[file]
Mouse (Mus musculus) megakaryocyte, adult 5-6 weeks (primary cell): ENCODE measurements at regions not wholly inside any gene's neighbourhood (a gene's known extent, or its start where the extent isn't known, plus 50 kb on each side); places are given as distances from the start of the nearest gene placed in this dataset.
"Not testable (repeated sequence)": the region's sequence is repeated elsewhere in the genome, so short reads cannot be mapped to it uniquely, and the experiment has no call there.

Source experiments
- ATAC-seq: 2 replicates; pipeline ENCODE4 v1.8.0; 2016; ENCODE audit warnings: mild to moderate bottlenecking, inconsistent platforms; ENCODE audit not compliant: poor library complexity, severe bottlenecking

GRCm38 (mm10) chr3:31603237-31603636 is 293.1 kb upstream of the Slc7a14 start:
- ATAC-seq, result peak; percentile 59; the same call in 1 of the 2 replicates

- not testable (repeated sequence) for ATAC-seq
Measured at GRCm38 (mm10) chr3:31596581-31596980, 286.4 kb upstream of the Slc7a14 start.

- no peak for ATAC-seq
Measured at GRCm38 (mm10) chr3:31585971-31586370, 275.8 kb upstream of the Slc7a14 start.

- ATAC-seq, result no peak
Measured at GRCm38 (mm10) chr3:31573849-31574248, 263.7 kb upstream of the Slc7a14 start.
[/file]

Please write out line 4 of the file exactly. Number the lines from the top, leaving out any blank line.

- ATAC-seq: 2 replicates; pipeline ENCODE4 v1.8.0; 2016; ENCODE audit warnings: mild to moderate bottlenecking, inconsistent platforms; ENCODE audit not compliant: poor library complexity, severe bottlenecking